Linked by Thom Holwerda on Fri 26th Jun 2009 18:15 UTC
Geek stuff, sci-fi... I guess the tragic death of Michael Jackson put the internet on hold or something, as the amount of news we can find has come to a grinding halt. I did find something interesting, though: HP has made several of its classic calculator models available as iPhone applications or as Windows applications. I'm personally not particularly versed in the world of mathematics (other than statistics), but I do know the love many geeks have for their calculators.
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Modern Calculators
by whartung on Fri 26th Jun 2009 18:56 UTC
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The HP-15C was a marvel of the day in terms of the balance of functionality and usability. It managed to combine its high end capabilities like matrix math and integration with a simple, single key access idiom.

Combining this utility with the particularly excellent ergonomics of the size, shape, and layout, and key quality is what makes the 15C a treasured tool even today. It is pocket handy, light, thing, and yet used easily with two hands.

This capability departs in the later, more powerful HP calculators where most of the functions were buried beneath large menu trees, or needing to be keyed in via the alpha keyboard, and the devices themselves revert back to the conventional, vertical layout the dominates calculator design.

If you go to an office store today, modern calculators are a marvel. They have immense capability, packing large functionality in to small spaces, that are dirt cheap (< $15). But what's most curious is that save for the higher end, expensive, "graphing" models, almost no modern calculators support programming.

The HP-15C was "keyboard programmable", which basically means that programming was a matter of capturing keystrokes. They were effectively elaborate macro systems. Most modern programmable calculators are programmed much like the old BASIC hand held computers in the past, using some higher level language. The keyboard can be used to some extent, in a sort of "watch me" mode, but most of the programming is done simply with the alpha numeric keyboard option, typing in control flow commands, etc.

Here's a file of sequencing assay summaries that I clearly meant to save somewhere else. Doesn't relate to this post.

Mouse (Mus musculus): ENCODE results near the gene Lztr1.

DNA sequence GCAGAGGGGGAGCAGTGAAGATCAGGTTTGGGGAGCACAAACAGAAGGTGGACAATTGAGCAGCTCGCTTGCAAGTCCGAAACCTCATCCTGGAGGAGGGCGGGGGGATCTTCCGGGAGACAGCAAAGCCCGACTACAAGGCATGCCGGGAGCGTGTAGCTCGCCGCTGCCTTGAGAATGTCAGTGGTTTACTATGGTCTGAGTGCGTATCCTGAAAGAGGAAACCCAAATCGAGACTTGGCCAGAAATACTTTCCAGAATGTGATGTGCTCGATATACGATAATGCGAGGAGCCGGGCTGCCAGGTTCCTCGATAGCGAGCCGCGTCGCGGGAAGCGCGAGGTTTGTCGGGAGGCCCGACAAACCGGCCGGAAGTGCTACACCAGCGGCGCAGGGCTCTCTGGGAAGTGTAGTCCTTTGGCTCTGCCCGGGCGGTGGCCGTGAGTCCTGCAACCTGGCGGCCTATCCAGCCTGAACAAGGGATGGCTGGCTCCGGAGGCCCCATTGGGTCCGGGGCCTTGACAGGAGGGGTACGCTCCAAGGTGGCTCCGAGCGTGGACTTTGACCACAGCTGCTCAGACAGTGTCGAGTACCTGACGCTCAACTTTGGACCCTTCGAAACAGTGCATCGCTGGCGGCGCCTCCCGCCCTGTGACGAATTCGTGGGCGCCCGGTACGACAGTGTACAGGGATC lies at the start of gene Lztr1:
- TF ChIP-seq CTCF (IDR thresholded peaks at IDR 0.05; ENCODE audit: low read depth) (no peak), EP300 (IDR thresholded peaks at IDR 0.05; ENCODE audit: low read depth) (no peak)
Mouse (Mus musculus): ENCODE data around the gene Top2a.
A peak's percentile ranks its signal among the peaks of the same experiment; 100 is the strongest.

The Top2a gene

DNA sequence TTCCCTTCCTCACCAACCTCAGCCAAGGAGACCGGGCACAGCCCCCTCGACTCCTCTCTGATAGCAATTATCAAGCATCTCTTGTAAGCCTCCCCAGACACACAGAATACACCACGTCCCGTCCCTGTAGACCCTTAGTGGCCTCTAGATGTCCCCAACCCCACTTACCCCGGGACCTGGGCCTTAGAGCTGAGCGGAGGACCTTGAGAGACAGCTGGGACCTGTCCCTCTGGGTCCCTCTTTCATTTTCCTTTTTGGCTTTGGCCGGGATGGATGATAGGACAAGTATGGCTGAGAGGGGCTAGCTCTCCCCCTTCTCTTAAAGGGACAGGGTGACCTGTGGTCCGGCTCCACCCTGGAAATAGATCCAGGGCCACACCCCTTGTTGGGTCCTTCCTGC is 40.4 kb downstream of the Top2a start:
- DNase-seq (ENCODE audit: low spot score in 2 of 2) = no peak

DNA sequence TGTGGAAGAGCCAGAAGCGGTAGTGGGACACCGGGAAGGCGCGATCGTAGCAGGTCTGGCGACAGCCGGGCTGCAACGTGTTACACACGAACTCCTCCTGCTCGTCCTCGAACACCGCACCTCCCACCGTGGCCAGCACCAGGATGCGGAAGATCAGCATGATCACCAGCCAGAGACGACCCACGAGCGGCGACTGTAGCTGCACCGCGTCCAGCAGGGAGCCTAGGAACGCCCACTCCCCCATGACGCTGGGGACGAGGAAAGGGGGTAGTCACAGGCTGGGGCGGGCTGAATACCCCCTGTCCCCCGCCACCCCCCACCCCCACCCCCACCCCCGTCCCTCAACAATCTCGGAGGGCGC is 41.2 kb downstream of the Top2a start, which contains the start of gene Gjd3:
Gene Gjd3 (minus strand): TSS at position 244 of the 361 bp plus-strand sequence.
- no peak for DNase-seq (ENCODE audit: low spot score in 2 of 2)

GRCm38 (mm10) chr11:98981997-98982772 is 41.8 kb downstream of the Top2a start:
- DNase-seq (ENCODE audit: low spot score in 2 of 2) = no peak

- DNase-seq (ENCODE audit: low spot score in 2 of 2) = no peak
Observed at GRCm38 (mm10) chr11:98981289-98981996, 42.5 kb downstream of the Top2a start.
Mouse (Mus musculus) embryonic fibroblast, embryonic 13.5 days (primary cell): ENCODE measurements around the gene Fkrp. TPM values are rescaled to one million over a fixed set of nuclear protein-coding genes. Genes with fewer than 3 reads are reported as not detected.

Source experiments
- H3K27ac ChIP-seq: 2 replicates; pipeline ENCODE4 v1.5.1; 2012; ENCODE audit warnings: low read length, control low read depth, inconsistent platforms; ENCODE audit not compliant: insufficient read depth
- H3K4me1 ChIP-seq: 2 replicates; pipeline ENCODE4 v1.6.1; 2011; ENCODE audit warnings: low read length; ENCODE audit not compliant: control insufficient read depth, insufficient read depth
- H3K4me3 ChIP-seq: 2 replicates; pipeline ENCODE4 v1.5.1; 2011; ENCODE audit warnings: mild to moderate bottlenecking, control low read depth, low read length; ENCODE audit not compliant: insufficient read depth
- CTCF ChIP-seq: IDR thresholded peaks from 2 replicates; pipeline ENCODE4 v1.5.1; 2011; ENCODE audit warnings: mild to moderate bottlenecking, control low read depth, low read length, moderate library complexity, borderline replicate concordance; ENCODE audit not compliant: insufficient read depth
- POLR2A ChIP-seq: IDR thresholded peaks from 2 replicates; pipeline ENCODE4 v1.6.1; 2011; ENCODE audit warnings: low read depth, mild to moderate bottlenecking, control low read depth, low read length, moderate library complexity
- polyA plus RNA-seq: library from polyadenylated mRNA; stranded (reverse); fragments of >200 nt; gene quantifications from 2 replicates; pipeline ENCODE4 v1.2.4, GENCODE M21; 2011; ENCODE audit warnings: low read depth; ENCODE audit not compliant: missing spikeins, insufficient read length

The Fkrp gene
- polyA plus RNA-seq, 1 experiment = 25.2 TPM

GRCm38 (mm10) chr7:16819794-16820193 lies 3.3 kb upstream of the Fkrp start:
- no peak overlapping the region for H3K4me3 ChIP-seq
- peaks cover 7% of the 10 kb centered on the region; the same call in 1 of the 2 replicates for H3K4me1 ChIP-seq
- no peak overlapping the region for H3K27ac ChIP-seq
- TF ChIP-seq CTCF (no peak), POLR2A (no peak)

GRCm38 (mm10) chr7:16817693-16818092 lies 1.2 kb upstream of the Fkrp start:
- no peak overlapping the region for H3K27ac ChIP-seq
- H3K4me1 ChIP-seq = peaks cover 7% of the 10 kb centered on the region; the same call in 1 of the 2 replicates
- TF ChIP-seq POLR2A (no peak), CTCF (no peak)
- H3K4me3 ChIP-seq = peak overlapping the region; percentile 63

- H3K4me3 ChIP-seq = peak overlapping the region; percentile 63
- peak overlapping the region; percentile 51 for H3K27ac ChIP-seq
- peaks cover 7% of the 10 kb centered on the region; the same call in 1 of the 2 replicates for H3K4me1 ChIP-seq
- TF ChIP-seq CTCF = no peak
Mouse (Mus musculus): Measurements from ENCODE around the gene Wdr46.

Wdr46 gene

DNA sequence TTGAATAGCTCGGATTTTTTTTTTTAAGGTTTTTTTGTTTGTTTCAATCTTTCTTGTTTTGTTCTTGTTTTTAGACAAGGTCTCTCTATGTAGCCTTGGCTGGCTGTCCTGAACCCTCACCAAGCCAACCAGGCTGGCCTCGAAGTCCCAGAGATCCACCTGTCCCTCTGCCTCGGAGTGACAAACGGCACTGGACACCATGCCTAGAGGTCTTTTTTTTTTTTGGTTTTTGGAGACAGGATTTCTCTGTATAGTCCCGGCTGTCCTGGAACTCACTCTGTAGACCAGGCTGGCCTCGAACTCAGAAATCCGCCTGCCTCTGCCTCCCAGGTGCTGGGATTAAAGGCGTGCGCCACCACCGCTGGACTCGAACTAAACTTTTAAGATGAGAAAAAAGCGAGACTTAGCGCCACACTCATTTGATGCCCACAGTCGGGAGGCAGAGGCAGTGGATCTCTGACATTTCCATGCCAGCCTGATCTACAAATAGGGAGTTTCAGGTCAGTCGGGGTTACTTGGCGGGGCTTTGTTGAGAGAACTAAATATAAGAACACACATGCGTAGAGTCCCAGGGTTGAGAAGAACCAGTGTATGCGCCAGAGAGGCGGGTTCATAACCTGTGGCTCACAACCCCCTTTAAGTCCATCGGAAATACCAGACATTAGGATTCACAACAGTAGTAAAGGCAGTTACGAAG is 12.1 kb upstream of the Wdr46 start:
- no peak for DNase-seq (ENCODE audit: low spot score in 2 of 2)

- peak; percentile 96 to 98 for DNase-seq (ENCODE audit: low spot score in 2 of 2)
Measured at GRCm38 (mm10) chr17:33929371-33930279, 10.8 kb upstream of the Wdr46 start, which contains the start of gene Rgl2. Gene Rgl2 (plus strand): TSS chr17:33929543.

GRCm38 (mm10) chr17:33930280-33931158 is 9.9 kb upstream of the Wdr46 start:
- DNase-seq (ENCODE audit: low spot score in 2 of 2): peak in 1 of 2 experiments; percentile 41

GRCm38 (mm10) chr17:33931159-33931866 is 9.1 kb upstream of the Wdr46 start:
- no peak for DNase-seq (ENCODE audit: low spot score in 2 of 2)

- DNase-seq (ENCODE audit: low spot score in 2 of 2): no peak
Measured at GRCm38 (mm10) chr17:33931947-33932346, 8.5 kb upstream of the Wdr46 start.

This actually hinders use especially for casual users, as they must switch to a different "mode" of using the device when they program it compared to a more keyboard programmable macro capture mode.

So, what makes the HP-15C so endearing to old school users is the balance it provided in terms of functionality and utility.

The iPhone already has "perfect" HP-15C, among others, clones running. These versions are literally HP emulators running 15C ROMs. They look perfect, and are also bit perfect in their answers compared to the original (they're running the same code after all).

Personally, I run a iPhone version which you can buy from the app store or build yourself if you have the dev key. The 42 is pretty much the pinnacle of calculator progress, IMHO, still staying on this side of being a calculator and not a generic, handheld computer like many modern high end calcs (the latest HP-50 is an ARM computer emulating and HP-49, effectively). The Free42 version on the iPhone is simply excellent.

The keyboard has the right look, they "hide" the extra row of keys the original had with clever UI design, and you can upload and download 42s programs (as text) from the device, if you're interests take you that way.

The 42 is not as elegant as the 15C, since the 42 relies on the alpha keyboard to "punt" on hard compromises that were necessary for something like the 15C. But it's still an excellent tool, worth the $5 on the app store.

On that note, I still have my original HP-15C, purchased in 1982.

Reply Score: 3

RE: Modern Calculators
by Dryhte on Fri 26th Jun 2009 21:34 in reply to "Modern Calculators"
Dryhte Member since:

I've also been using Free42 for years. I had a 42 in secondary school, programmed all sorts of stuff in it. Couldn't do it now but don't need to anymore, I just use it as an ordinary calculator for old times' sake ;)

Reply Parent Score: 1